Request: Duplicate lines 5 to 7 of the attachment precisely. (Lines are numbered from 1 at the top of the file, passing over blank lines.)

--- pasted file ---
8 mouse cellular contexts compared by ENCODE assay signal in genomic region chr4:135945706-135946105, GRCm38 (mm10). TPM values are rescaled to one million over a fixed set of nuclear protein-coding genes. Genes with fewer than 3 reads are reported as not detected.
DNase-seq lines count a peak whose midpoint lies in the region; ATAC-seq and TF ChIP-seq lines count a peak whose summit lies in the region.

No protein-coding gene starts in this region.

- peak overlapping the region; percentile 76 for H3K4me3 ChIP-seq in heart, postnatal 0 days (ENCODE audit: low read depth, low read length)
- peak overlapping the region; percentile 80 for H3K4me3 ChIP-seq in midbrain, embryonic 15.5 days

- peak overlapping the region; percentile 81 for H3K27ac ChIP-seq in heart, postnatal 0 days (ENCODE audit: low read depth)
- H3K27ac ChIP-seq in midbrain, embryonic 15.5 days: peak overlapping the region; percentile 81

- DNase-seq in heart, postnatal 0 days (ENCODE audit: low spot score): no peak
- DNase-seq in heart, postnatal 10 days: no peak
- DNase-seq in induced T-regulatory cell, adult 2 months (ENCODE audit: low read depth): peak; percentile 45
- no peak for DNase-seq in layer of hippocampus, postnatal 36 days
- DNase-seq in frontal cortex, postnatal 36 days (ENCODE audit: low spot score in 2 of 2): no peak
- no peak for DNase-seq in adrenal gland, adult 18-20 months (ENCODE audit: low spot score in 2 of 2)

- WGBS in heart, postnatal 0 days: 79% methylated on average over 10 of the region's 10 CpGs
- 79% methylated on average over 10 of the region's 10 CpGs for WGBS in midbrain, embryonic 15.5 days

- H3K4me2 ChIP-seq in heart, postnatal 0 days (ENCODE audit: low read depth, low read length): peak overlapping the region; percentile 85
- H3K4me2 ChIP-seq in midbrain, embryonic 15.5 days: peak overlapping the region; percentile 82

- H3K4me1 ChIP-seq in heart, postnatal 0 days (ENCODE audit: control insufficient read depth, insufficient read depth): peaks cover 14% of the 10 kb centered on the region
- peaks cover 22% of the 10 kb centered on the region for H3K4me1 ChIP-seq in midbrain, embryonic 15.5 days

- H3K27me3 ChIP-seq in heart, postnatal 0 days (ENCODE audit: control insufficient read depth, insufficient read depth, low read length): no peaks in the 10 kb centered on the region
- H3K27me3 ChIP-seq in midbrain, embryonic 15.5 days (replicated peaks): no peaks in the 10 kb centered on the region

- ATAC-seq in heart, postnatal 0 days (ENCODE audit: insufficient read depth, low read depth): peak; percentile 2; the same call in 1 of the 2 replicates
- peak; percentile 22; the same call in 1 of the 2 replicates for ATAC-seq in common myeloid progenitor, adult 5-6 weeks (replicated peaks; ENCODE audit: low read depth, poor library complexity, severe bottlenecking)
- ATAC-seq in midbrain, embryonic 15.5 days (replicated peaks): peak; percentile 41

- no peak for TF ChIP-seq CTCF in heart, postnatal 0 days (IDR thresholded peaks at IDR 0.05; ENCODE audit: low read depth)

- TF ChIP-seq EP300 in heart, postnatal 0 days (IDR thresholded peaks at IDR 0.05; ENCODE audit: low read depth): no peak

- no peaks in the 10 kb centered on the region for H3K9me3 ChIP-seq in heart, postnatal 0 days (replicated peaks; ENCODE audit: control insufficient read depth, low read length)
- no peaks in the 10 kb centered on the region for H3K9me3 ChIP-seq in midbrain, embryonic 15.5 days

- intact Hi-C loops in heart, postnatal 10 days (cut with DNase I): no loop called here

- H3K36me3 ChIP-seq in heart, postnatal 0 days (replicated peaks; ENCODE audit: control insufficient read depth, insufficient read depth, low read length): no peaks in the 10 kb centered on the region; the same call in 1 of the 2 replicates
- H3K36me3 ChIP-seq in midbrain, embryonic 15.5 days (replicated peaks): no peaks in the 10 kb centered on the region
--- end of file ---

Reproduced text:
- peak overlapping the region; percentile 80 for H3K4me3 ChIP-seq in midbrain, embryonic 15.5 days

- peak overlapping the region; percentile 81 for H3K27ac ChIP-seq in heart, postnatal 0 days (ENCODE audit: low read depth)
- H3K27ac ChIP-seq in midbrain, embryonic 15.5 days: peak overlapping the region; percentile 81